“In fact, she had just done a drawing of David Bowie and supposedly had it in the car with her because she wanted to show us. We scoured the landscape and the bushes near the crash site but never found it. That really hurt,” Tom said.  

Marlowe ImageThe week of Marlowe’s funeral, Tom felt the need to pull his family together and lift them up. She died on a Saturday and the family didn’t see her body until the following Wednesday, two days before the funeral. Tom, a recovering alcoholic, knew he had to draw on The 12 Promises of AA to help himself and his family get through this tragedy. One of the promises is that you will instinctively know how to handle situations that used to baffle you.  

“By the grace of God, I had to prepare my family,” said Tom. “For the funeral, I remember telling them, ‘We have to do this with as much dignity and honor as we can muster. We are going to see Marlowe’s remains but she is not really here.’ The life was out of her and it helped for me to tell my family that.”  

The song “Tears in Heaven” by Eric Clapton was sung at the funeral. It is a song Clapton wrote about losing his 4-year-old son. “It was huge,” Tom reflected as he choked back tears. “The community buoyed us up. I can’t believe who all came out to support us. Community had so much to do with getting us through – so important in tragedy and trauma.”  

As time has passed, Tom said he and Patti still feel cheated. They were looking forward to going to Marlowe’s wedding and seeing what kind of mom she would have been. She and her boyfriend were talking about getting engaged that October. Visions of what she would have been like as a bride, or as a mother, hit especially hard when Marlowe’s childhood best friend, Lexi, got married. Tom and Patti attended the wedding and caught themselves thinking the maid of honor was missing - as it would have been Marlowe. They wish they would have had the chance to see her be married, to walk her down the aisle.  

Photo of Tom and Marlowe

Today, Tom is a different person. He says Marlowe’s death taught him what’s important and what’s real.  

“That loss gave me the courage to just totally shake up my life and live on a different plane – a spiritual plane,” he said. “I don’t have patience for fools anymore. I only hang around with people who bring me up and not bring me down. You have to hang with winners, in recovery, as misery loves company.”  

“Patti and I asked ourselves ‘do you think we could ever go through this again if one of our other kids were to be killed?’ It is one day at a time. And sometimes one minute at a time. The answer is, ‘I don’t know,’ ” Tom said. “Grief is indeed the price of love.”


 Kevin and Danielle Trowbridge

Troy Delzer had just followed his wife Terri up three flights of stairs and down a hallway to their daughter’s apartment door. As Terri was unlocking the door she heard a thump and turned to find Troy lying on the floor, unconscious. He was not breathing, his heart was not beating. Terri began yelling for help and Kevin Trowbridge came running down the hall. Kevin called 911, instructed another person to administer CPR, and stayed on the line with the 911 dispatcher relaying instructions throughout the ordeal. Kevin and his wife Danielle acted with speed and courage while remaining calm until EMT and fire rescue personnel arrived. Terri believes Kevin and Danielle’s heroic act helped save Troy’s life.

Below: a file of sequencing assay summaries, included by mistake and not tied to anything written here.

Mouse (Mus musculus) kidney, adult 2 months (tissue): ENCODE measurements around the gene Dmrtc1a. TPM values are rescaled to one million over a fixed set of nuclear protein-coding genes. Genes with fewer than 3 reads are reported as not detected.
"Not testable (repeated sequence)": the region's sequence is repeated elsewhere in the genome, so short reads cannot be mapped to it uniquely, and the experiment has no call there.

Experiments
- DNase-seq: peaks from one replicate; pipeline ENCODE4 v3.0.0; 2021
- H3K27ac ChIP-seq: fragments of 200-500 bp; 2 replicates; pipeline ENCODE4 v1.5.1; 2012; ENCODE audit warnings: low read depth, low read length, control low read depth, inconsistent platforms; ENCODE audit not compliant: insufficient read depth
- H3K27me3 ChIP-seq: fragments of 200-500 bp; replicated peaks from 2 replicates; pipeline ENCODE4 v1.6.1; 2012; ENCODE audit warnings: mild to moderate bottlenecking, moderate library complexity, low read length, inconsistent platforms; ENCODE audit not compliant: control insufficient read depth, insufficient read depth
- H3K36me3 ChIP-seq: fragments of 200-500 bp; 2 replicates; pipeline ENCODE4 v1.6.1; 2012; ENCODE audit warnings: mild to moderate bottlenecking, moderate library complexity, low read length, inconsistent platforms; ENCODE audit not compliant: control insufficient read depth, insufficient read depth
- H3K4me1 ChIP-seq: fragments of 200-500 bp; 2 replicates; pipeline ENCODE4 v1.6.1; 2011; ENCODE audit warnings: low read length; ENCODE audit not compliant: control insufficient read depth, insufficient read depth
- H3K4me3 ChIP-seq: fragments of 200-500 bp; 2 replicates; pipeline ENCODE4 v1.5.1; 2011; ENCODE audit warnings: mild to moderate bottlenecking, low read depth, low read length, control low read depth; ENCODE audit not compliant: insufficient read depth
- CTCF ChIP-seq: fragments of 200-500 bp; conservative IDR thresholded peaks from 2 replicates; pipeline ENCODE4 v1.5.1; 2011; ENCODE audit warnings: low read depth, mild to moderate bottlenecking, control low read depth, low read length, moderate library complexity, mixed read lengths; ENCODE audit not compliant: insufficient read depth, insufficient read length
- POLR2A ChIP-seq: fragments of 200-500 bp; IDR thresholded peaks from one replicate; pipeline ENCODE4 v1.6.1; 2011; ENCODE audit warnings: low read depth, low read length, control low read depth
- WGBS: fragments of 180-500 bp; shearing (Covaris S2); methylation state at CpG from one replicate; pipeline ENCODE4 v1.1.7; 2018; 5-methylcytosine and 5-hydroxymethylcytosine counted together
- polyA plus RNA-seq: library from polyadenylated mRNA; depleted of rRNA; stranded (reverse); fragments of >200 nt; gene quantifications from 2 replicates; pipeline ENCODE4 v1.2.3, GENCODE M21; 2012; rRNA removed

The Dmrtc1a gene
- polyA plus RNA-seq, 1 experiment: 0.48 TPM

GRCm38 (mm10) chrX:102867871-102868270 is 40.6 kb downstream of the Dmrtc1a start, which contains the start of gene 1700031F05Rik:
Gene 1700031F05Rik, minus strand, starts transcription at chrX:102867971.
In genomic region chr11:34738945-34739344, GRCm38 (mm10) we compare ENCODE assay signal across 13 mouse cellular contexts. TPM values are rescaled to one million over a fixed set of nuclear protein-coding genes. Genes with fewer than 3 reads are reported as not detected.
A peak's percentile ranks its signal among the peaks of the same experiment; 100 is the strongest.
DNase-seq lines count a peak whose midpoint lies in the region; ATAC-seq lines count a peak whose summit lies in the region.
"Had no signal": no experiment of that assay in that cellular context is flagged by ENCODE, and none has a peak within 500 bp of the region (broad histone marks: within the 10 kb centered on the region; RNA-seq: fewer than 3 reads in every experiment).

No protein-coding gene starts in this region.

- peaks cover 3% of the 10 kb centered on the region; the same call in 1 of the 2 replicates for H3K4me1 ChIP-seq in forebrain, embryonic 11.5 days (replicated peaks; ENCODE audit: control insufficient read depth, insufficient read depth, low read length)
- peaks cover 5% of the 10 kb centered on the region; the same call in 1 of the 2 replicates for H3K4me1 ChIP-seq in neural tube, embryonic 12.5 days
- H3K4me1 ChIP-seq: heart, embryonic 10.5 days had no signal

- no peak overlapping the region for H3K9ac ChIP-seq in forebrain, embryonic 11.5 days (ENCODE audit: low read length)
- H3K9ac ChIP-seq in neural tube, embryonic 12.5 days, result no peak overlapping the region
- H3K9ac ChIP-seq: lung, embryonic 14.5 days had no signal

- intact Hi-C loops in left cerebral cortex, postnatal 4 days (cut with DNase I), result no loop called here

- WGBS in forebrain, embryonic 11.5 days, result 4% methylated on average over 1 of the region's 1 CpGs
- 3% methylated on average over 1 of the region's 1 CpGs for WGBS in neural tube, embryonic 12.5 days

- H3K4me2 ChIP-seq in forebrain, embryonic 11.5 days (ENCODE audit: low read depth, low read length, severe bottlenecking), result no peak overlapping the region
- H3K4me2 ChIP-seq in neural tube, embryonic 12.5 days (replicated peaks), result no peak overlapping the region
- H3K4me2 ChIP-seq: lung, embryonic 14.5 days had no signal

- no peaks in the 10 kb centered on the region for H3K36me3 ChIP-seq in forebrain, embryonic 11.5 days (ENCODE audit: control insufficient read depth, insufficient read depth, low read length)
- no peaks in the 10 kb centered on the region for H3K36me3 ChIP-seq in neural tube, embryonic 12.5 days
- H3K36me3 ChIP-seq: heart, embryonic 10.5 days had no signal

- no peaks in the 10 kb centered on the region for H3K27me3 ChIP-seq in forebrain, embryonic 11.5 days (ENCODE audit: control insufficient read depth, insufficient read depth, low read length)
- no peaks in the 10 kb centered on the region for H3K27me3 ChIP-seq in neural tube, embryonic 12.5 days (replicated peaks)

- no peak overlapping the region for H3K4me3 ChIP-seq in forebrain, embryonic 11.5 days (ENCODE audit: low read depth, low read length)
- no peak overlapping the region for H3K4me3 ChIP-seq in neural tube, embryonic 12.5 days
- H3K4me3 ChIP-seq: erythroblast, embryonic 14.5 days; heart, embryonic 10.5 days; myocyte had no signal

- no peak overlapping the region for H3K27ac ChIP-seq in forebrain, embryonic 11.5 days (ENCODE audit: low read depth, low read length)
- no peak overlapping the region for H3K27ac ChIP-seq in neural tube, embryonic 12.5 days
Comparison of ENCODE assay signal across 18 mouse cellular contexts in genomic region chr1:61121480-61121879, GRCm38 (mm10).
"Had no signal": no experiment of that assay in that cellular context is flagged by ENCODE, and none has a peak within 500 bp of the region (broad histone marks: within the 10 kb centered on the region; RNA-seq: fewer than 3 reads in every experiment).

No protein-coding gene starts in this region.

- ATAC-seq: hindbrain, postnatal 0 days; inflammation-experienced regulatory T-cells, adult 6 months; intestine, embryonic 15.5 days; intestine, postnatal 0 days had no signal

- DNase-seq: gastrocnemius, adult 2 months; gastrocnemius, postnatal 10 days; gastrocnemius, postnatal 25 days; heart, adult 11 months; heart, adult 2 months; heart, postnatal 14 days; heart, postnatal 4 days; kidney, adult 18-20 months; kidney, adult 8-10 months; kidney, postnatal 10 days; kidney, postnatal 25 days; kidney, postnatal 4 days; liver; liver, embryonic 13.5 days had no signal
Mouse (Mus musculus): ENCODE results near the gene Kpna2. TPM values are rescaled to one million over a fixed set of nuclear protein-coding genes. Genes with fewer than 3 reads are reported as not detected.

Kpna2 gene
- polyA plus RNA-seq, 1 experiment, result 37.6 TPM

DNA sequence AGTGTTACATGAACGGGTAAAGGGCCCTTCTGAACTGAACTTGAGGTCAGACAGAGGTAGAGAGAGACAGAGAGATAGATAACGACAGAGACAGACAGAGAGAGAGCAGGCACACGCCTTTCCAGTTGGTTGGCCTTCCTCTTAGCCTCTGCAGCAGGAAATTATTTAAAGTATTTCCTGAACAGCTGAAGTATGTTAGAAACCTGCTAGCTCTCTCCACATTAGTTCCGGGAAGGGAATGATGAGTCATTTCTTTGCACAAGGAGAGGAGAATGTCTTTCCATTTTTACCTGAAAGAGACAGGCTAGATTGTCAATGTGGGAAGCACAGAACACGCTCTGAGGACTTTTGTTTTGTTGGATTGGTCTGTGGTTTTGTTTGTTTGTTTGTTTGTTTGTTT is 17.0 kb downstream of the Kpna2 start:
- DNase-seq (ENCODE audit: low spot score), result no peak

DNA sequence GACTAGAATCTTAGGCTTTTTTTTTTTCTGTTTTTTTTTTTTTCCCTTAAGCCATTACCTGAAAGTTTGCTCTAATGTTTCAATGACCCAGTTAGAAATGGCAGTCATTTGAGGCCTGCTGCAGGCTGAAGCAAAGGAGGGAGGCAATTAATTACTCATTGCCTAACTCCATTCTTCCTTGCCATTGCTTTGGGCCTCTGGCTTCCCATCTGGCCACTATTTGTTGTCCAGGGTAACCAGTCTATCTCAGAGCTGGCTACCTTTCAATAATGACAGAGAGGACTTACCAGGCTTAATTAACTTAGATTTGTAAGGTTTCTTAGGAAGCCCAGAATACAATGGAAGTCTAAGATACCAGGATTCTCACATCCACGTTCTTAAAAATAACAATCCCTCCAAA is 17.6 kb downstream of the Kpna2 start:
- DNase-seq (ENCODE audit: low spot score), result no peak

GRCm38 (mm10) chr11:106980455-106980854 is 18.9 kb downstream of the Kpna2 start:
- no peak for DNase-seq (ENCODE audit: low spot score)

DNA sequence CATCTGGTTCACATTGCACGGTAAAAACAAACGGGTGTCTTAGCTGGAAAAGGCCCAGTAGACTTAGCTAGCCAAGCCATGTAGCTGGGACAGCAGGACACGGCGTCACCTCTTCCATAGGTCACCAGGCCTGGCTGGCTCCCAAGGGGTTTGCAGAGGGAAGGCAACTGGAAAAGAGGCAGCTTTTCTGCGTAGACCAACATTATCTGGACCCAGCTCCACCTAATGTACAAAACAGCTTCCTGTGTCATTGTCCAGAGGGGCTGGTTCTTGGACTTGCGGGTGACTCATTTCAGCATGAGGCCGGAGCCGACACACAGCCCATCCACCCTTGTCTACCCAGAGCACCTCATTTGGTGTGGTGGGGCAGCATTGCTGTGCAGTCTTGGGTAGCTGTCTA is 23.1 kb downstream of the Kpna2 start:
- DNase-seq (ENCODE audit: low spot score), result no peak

Scott Parker (Wayne's Story)

Wayne Waller, 77, and his passenger, Mae Line, were traveling on Highway 2 north of Cloquet, MN, when Wayne lost consciousness and crashed his truck into some trees along the road. Three people stopped to help, pulling Wayne from one of the truck’s windows and beginning CPR. In the meantime, State Patrol Sgt. Scott Parker arrived and raced to his squad car to grab his automated external defibrillator. Using the AED, Scott shocked Wayne and continued CPR until paramedics arrived. The quick actions of Trooper Parker and the people who stopped to help, saved Wayne’s life.


 Breanna Nehl and Alyssa Dollinger

Breanna Nehl and Alyssa Dollinger were lifeguards on duty at Hillside Aquatic Complex this past summer. As Breanna approached Alyssa to change lifeguarding stations, Alyssa was watching a young boy, and Alyssa questions, in her mind, his swimming ability. As they change positions at that lifeguarding station, Alyssa alerts Breanna to this. It became apparent that the boy needed assistance. Breanna followed safety protocols, jumped in, brought the boy to the pool deck, blew her whistle three times to signal an emergency and to alert her fellow lifeguards. The boy was unconscious. She administered two rescue breaths, started compressions and he responded. Other lifeguards on duty followed cleared the pool. A woman who happened to be at the pool came forward and identified herself as a first responder and assisted Breanna. Another lifeguard on duty called 911, and within minutes, an ambulance arrived and transported the boy to the hospital. He was released later that evening.